Zimbabwe’s upcoming election is a battle for the youth vote like never before. In a country where more than half the country is under 25, the youth vote is key. This will be achieved online and through social media platforms. The southern African country will hold presidential, parliamentary and local government elections on July 30 this year to choose a new substantive administration.
Social media is to play a key role in the polls, as a report by the telecom industry regulator, Potraz last year showed that WhatsApp alone accounts for 44% of internet usage in Zimbabwe. The country has an internet penetration rate of 50%, mostly driven by mobile gadgets. The Zimbabwe government on Wednesday ordered that data tariffs for mobile firms be reduced by 60% from July 1 ahead of the election day. It is expected the tariff reduction will mean cheaper social media access and usage although the new tariffs only apply to out of bundle browsing.
The 37-year rule of former president Robert Mugabe since Zimbabwe’s independence means at least 70% of the country’s population had never known any other leader than Mugabe. Last year November he was pushed out in a coup.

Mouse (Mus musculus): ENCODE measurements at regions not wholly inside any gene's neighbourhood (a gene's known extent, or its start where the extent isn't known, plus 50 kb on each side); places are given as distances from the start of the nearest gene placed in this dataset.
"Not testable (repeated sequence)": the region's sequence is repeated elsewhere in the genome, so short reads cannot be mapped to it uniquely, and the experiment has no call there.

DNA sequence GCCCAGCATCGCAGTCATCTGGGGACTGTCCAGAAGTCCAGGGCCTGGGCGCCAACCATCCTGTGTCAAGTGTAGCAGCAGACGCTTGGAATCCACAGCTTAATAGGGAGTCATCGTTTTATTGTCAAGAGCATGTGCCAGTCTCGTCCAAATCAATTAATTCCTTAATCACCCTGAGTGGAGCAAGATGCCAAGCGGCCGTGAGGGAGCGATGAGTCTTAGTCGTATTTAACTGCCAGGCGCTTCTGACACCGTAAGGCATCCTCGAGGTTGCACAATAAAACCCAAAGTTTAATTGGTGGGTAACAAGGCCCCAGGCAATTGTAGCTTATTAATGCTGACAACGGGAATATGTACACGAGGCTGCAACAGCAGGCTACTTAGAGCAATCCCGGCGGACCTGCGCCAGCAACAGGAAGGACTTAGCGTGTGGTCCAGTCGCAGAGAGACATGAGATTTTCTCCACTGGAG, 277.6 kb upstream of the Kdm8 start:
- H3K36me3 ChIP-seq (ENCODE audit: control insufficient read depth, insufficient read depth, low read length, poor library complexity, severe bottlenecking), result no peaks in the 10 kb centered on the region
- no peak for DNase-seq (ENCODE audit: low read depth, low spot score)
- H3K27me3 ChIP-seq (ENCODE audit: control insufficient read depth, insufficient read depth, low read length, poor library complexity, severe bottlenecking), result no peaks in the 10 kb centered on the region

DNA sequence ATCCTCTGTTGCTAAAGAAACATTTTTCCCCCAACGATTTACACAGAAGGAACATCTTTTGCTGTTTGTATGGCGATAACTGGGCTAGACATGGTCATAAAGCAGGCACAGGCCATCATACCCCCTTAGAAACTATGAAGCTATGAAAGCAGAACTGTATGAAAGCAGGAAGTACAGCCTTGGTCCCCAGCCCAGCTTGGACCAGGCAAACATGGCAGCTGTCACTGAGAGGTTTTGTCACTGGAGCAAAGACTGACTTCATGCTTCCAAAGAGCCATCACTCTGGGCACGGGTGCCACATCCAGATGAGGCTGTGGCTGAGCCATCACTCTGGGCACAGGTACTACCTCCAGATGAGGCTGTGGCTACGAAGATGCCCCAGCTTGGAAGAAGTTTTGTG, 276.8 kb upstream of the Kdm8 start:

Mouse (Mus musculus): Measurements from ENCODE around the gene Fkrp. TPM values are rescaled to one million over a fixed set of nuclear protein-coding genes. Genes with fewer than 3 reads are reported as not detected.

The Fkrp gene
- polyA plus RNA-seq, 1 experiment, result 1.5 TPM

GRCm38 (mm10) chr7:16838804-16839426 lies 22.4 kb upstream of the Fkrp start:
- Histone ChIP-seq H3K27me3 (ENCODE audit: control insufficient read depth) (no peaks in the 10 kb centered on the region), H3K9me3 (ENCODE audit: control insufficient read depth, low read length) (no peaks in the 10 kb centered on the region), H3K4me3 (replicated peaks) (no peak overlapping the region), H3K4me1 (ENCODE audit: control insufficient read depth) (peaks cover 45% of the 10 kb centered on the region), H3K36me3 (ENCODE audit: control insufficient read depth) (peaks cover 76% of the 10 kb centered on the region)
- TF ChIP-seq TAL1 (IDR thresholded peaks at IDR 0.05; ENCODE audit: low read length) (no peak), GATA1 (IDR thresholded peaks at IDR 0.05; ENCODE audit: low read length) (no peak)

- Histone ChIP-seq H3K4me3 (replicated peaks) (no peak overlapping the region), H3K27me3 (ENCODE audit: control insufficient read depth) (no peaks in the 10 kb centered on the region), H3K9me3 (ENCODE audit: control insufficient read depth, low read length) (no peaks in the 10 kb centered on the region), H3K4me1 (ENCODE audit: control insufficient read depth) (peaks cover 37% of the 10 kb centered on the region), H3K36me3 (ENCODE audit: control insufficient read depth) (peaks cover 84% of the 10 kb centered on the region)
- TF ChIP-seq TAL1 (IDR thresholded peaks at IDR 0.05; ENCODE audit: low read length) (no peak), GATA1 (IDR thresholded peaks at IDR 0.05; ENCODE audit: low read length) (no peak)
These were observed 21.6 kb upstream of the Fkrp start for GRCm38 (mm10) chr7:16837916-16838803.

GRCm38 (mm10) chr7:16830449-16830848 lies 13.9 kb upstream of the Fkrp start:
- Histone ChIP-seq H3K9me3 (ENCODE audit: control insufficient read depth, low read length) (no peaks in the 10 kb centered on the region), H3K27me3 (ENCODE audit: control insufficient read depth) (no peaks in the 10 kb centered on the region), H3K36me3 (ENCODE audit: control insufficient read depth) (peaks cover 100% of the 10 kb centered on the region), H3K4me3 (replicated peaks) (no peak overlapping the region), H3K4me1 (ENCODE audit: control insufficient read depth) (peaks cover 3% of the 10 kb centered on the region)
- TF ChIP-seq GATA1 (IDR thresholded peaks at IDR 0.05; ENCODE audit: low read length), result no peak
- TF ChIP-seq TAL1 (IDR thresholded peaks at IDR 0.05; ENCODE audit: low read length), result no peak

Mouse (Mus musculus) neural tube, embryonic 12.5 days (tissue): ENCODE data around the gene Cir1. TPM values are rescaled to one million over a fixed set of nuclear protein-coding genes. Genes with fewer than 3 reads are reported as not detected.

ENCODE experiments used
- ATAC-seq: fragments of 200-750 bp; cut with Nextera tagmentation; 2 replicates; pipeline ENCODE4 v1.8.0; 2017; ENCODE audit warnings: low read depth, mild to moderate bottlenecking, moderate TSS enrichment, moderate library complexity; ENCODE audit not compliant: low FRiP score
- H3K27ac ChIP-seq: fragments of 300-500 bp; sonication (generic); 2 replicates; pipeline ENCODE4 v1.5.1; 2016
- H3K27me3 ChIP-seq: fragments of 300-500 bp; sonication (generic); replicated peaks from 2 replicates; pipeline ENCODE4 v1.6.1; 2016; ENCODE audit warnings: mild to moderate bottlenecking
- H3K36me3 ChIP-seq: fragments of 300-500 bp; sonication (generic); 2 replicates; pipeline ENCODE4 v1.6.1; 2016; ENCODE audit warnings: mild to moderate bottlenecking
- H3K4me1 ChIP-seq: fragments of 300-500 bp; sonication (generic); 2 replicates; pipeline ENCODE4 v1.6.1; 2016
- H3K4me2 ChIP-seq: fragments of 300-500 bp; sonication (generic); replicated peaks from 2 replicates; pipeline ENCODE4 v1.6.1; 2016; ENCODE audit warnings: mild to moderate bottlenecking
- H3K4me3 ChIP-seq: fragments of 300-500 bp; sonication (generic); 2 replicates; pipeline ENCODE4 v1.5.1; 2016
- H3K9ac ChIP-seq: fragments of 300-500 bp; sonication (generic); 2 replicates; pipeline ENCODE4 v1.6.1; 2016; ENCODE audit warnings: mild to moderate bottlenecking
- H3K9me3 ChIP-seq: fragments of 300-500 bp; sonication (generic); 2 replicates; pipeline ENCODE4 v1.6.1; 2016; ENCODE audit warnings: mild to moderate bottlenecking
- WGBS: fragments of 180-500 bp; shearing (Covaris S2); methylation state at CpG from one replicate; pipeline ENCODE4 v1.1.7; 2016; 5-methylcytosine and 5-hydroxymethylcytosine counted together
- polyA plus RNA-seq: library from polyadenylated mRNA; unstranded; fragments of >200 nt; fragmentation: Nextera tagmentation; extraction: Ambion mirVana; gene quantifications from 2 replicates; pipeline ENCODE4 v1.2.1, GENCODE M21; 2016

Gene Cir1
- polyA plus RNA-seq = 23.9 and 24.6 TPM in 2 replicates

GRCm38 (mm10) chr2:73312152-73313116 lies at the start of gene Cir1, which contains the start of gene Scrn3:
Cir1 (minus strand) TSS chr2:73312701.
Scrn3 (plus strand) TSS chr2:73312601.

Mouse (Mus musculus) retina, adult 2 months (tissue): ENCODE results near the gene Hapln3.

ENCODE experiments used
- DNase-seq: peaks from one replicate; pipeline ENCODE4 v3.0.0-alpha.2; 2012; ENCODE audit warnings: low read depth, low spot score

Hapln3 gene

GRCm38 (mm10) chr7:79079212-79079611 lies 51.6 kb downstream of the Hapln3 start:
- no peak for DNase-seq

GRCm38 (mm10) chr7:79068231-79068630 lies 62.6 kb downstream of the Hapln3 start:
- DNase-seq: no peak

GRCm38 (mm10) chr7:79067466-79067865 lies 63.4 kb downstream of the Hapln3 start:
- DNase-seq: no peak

Online platforms are playing a major role in the battle for the 5.6 million Zimbabweans who have registered to vote. Social media platforms such as Twitter and Facebook have taken center stage. President Emmerson Mnangagwa, who replaced Mugabe, has gone all out to appeal to the youthful populace with new Facebook, Twitter and Instagram accounts.
Mnangagwa’s main rival in the upcoming elections is the youthful Nelson Chamisa, 40 who heads the Movement for Democratic Change Alliance. Chamisa has also intensified engagements through social media outlets such as Twitter, and Facebook He has used social media to canvass support in his call for transparency and fairness in the electoral environment leading up to the elections and has tweeted about how his party has been frustrated and denied access to the voters roll.
About 38% of the 2.4 million Zimbabweans who inspected the voters roll earlier this month did so using mobile and online platforms, according to the Zimbabwe Electoral Commission (ZEC). Zimbabwean tech startups have also come to play a key role in dissecting the voters roll, a version of which was released this week, and giving out stats. The OpenParly Twitter platform has posted stats about the voters roll which show that Harare, the capital, has the highest number of registered voters aged between 18 and 35 years.